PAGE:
Every few years, there’s a paradigm shift in technology patterns and digital levers. Recently, it is the age of digital disruption caused by a fundamental need for organizations to digitally transform to stay in the game. New technology platforms and services such as the Internet of Things (IoT), Artificial Intelligence, Robotics Process Automation, Machine Learning, and Blockchain are already paying dividends, enriching the digital transformation journey, and have created the new rock star: data. Even rew roles such as Chief Data Officer, Chief Digital Officer, and the like, have cropped up to harness the power of data.
Read the original article: Digital Transformation: It All Starts With Data Thinking
Nowadays, every organizational decision around a digital transformation strategy is driven by data. Whether it's to optimize inventory stock levels, reduce lead times from suppliers, or design the pricing and promotions strategy for a customer segment, all decisions require data to understand what can be improved to gain a competitive edge for the organization. As businesses are digitizing, digitalizing, and digitally transforming (yes, there's a difference) at breakneck speed, new businesses and business models evolve, and the lines between business processes and technology blur, one element remains a constant denominator. You guessed it, data.
Just as organizational decision-making has evolved, data has undergone significant shape-shifting as well. It has multiplied, exploded and become pervasive and democratized. In today’s world of digital disruption, data is the most valuable asset to an organization. Businesses can transform themselves through data, and data is transformed through digitalization.
However, how many digital programs start with data? Forbes estimates that 7 out of 8 digital transformation programs fail. To reference a personal experience, a leading retailer was in their fourth year of implementing a critical digital transformation program which would impact every single vital business process, from merchandising to order-fulfillment and beyond. There was significant investment sunk already, including software licensing and support costs, as well as development, testing, and consulting hours burnt, but the program was deemed a failure since it fell short of every ROI metric even before any of the functionalities were turned on. I worked with the newly joined VP of IT (who eventually hired my organization to investigate and re-implement) and we were stunned to discover that a negligible fraction of underlying data needed for the applications to be effective was available, clean, synchronized, consistent, or even valid. The new VP of IT shelved the program and executed a new data cleansing project before re-launching the digital transformation program. I’m happy to say that after three more years, it it has successfully launched and the company is reaping the rewards of a well-designed and seamlessly connected digital retail platform.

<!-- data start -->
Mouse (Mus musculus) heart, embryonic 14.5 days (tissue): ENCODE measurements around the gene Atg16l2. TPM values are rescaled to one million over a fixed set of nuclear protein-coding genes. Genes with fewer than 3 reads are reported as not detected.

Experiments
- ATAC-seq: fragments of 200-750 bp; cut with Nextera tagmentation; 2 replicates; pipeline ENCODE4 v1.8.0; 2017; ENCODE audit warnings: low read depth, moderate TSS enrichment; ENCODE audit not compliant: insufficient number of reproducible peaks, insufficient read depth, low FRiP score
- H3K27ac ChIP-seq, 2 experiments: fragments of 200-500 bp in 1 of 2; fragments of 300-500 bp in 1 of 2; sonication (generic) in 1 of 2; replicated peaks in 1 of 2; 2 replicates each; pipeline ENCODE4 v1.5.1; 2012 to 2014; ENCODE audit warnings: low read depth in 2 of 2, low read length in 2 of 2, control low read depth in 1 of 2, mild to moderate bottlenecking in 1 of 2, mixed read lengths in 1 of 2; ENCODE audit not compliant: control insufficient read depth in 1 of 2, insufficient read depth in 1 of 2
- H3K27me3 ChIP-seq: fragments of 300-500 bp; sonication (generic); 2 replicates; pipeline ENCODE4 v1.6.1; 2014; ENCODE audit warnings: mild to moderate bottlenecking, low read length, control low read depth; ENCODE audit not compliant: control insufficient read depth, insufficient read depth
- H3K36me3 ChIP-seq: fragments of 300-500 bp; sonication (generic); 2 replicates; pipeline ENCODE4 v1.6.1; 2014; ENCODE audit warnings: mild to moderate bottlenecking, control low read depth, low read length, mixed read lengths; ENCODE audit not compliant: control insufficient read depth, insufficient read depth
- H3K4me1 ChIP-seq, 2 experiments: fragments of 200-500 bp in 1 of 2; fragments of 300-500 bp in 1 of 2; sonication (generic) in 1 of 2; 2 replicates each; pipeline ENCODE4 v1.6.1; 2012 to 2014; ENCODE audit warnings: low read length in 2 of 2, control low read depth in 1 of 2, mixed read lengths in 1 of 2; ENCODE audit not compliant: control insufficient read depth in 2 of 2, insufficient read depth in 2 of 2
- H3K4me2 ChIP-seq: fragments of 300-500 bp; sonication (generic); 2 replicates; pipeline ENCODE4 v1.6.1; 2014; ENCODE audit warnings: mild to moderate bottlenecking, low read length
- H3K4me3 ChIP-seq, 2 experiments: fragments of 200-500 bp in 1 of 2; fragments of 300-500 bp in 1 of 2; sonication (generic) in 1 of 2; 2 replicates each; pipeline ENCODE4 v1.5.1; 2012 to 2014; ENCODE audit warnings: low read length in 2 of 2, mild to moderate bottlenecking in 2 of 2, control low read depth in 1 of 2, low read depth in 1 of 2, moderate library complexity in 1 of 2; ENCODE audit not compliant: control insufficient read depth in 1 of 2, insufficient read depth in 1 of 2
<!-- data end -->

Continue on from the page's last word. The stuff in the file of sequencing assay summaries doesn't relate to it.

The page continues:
Data is the lifeblood that feeds and circulates through an organization’s systems, be it process flows, workflows, ERPs, applications, distribution centers, datacenters, you name it. It starts much before the program or process is initiated. High quality data is the beginning (and ending) of a successful digital transformation. It starts with data thinking.
The official definition for data thinking is the generic mental pattern observed during the processes of picking a subject to start with, identifying its parts or components, organizing and describing them in an informative fashion that is relevant to what motivated and initiated the processes. It’s the prerequisite for digitalization.
In other words, data thinking is a holistic approach to data-driven transformations to create a culture of intelligent harnessing and consumption of data. It is an in-depth understanding of data’s role, raison d’etre, consumption, impact internally and externally of the underlying logic, change, patterns, and inculcating awareness, openness to innovate, and adoption to establish a culture of data thinking.